On the young boy’s grave, the volunteers cleaned it up, and, as they finished, one woman carefully, respectfully, replanted artificial flowers next to the headstone. It was the most she could do. Other graves, however, went beyond what the volunteers could handle. On one grave, someone had laid a cement slab that had three-foot tall rebar sticking out of it.

“It’s almost as though the person is trying to build their own mausoleum,” Bonebrake said. “They can’t do that. We can’t do that. We have families who have threatened to take us to court, but there is nothing we can do about it. It is not us making the decisions here, the state is making the decisions.”

The slab was beyond the means of the shovels, but somehow the thick cement would have to be removed. Somehow the grave would have to be returned to its original state, without the rebar sticking out.

As the teams of volunteers moved slowly through the cemetery cleaning up what the state has mandated must be cleaned up, a family could be seen in another part of the expansive cemetery, decorating the grave of loved one.

“It would be nice if people put this much effort into the living, huh?” said Tony, one of the volunteers, referring to some of the elaborate, makeshift graves. And then, he picked up his shovel and solemnly resumed his work, work that showed respect for the dead but also for the law.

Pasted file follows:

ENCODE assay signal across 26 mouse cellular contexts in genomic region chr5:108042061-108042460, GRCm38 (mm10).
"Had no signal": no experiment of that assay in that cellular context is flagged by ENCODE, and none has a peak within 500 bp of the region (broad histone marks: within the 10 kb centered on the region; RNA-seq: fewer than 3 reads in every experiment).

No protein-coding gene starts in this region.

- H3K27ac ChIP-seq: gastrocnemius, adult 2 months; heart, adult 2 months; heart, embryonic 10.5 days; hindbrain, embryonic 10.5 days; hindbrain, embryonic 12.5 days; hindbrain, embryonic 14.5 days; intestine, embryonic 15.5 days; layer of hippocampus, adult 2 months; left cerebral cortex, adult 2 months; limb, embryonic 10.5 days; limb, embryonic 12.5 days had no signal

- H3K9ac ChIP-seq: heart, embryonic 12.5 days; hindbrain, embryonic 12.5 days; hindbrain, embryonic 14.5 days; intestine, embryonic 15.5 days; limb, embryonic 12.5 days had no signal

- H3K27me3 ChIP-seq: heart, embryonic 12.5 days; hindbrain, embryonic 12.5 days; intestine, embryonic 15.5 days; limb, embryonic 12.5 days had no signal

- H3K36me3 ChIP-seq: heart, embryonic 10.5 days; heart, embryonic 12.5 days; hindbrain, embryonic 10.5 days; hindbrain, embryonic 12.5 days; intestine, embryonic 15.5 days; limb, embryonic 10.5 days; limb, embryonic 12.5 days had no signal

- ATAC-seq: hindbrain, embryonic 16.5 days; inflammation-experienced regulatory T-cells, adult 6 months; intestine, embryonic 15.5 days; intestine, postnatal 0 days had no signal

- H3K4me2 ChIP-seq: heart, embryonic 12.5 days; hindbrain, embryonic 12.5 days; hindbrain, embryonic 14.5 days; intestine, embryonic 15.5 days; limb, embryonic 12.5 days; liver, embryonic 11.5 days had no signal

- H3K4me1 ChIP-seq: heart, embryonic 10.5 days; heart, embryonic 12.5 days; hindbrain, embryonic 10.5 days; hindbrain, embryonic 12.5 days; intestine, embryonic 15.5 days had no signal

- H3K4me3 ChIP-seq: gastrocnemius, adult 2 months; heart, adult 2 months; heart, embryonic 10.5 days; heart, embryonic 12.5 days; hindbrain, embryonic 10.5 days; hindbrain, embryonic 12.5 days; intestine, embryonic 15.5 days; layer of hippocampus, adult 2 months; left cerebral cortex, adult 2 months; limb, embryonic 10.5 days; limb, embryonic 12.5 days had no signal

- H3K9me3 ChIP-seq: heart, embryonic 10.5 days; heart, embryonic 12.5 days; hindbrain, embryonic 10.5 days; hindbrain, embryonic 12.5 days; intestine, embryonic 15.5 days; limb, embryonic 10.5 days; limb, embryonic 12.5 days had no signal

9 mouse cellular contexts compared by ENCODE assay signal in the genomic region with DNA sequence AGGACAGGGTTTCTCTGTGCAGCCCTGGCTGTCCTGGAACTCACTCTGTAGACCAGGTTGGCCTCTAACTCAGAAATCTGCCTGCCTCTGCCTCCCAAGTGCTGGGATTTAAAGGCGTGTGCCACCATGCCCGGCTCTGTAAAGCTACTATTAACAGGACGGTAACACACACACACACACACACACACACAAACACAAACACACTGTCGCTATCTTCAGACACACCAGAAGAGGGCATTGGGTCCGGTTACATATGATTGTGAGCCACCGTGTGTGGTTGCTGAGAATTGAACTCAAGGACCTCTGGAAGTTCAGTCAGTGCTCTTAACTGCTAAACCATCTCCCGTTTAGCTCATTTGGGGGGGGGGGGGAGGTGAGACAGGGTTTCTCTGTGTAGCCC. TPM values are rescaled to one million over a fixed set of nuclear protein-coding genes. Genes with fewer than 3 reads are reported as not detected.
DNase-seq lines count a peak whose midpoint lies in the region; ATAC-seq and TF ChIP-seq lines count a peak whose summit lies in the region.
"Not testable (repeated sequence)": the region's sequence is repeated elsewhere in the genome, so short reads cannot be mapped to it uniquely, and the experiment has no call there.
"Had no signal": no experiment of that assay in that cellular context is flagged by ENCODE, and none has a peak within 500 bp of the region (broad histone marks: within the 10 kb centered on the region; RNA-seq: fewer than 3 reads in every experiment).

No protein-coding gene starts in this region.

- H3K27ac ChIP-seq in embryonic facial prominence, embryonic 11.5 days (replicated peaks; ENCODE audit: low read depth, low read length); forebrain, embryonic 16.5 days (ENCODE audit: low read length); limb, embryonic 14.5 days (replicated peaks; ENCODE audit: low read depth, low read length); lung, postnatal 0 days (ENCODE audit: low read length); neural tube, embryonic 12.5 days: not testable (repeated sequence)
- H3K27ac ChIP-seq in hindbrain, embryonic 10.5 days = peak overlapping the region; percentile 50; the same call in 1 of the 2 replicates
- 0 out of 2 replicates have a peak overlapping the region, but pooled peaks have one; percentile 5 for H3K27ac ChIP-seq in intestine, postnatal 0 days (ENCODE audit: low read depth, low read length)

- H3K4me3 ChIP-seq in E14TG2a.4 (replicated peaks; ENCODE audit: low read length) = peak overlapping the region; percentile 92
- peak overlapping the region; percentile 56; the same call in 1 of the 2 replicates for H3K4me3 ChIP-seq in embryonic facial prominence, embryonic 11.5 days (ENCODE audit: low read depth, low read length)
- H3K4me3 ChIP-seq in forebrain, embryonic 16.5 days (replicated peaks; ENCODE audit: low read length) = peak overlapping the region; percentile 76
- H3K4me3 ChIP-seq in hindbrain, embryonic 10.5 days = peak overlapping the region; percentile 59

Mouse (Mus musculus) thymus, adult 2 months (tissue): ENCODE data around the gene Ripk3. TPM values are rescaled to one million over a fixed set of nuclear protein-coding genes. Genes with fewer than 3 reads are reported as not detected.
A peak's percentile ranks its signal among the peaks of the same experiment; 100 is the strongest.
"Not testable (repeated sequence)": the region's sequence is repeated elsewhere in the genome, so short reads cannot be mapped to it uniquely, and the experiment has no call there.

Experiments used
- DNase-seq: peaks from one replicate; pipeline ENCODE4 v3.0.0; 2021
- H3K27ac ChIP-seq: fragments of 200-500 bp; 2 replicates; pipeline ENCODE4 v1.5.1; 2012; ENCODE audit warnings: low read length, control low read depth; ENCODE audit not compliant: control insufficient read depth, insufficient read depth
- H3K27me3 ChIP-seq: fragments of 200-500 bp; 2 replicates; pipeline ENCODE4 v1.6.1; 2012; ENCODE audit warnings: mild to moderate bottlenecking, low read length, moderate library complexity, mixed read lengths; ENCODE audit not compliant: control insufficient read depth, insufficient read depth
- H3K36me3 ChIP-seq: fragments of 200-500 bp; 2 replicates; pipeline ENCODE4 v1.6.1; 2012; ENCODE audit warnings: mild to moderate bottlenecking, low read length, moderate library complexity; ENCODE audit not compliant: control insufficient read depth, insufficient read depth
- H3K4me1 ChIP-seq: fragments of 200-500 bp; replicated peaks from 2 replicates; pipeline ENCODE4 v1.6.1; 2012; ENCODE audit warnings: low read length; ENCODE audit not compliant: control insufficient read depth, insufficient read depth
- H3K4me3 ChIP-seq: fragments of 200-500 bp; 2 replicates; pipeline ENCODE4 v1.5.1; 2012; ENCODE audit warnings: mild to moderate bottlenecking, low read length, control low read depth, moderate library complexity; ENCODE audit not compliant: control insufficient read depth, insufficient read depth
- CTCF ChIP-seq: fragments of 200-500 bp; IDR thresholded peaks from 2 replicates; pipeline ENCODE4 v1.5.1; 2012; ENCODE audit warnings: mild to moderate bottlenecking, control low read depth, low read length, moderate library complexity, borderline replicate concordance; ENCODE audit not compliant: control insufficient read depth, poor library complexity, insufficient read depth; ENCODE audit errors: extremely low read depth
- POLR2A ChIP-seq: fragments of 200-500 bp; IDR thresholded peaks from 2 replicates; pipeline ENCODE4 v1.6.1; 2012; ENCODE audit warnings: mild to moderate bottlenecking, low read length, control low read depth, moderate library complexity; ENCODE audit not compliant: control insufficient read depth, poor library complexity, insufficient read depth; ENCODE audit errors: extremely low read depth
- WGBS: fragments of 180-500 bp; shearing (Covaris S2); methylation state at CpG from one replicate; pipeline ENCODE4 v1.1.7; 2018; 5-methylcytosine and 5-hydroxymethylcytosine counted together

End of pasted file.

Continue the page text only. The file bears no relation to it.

According to Debbie Bonebrake, with a typical plot fee of approximately $850, Ruskin Memorial Park, located at the end of 1st Street SW near Manatee Drive, is one of the least expensive cemeteries in the area. Approximately 4,000 sites have been sold; the cemetery is currently roughly half-filled. Bonebrake is hoping relatives will consider making an annual donation of $50 to help with the ongoing cleanup efforts.
For more information about the cemetery, call 813-645-1144 or email ruskincemetery@gmail.com and tax-deductible donations can be made through the Ruskin Woman’s Club Cemetery Fund at the BMO Bank in Apollo Beach. For information, call 813-649-0400. In with their great respect for the dead, cemetery volunteers have no choice but to respect the law. They hope others in the community will step forward to help keep both obligations.